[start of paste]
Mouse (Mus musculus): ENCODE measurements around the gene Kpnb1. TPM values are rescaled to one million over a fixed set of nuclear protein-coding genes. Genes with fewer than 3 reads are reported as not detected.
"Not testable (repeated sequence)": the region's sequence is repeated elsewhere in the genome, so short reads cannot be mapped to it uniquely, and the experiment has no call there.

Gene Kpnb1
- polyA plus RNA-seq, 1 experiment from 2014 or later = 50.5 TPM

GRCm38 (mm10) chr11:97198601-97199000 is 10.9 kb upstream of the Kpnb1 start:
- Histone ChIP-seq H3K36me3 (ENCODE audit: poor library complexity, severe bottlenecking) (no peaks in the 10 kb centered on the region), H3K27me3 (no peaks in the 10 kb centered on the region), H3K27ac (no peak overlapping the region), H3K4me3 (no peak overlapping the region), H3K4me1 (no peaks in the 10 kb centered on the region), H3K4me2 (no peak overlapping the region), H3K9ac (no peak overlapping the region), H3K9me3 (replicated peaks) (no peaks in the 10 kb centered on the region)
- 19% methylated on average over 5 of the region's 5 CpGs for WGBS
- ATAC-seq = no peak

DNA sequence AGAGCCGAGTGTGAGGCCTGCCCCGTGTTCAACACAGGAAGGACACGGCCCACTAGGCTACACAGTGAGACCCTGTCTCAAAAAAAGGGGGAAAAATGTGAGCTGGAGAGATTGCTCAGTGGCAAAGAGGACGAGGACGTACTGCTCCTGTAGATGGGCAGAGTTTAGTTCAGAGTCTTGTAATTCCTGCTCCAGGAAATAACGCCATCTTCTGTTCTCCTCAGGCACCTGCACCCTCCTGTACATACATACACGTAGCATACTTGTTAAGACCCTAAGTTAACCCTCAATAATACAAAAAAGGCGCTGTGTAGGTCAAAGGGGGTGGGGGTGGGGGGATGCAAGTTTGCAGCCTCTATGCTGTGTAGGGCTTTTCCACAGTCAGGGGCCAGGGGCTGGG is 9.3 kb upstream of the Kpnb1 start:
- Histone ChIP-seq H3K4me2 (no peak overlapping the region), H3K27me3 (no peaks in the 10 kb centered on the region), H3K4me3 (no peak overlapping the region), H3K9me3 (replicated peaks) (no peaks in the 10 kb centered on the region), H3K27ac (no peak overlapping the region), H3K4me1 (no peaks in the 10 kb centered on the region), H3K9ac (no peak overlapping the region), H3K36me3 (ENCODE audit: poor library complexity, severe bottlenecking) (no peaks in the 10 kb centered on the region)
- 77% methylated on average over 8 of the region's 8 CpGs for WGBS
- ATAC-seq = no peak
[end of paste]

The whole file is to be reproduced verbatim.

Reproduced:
Mouse (Mus musculus): ENCODE measurements around the gene Kpnb1. TPM values are rescaled to one million over a fixed set of nuclear protein-coding genes. Genes with fewer than 3 reads are reported as not detected.
"Not testable (repeated sequence)": the region's sequence is repeated elsewhere in the genome, so short reads cannot be mapped to it uniquely, and the experiment has no call there.

Gene Kpnb1
- polyA plus RNA-seq, 1 experiment from 2014 or later = 50.5 TPM

GRCm38 (mm10) chr11:97198601-97199000 is 10.9 kb upstream of the Kpnb1 start:
- Histone ChIP-seq H3K36me3 (ENCODE audit: poor library complexity, severe bottlenecking) (no peaks in the 10 kb centered on the region), H3K27me3 (no peaks in the 10 kb centered on the region), H3K27ac (no peak overlapping the region), H3K4me3 (no peak overlapping the region), H3K4me1 (no peaks in the 10 kb centered on the region), H3K4me2 (no peak overlapping the region), H3K9ac (no peak overlapping the region), H3K9me3 (replicated peaks) (no peaks in the 10 kb centered on the region)
- 19% methylated on average over 5 of the region's 5 CpGs for WGBS
- ATAC-seq = no peak

DNA sequence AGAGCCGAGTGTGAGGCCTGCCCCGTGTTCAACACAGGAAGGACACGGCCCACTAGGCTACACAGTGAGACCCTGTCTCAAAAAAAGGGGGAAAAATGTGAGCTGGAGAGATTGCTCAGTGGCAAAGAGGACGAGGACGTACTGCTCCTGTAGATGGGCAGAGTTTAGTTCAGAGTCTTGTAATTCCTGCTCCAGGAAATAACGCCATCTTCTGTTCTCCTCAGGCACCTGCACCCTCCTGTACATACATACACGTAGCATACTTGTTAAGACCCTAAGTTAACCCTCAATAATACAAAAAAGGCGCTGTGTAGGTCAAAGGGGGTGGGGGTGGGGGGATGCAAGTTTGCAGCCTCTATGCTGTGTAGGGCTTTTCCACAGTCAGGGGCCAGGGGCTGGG is 9.3 kb upstream of the Kpnb1 start:
- Histone ChIP-seq H3K4me2 (no peak overlapping the region), H3K27me3 (no peaks in the 10 kb centered on the region), H3K4me3 (no peak overlapping the region), H3K9me3 (replicated peaks) (no peaks in the 10 kb centered on the region), H3K27ac (no peak overlapping the region), H3K4me1 (no peaks in the 10 kb centered on the region), H3K9ac (no peak overlapping the region), H3K36me3 (ENCODE audit: poor library complexity, severe bottlenecking) (no peaks in the 10 kb centered on the region)
- 77% methylated on average over 8 of the region's 8 CpGs for WGBS
- ATAC-seq = no peak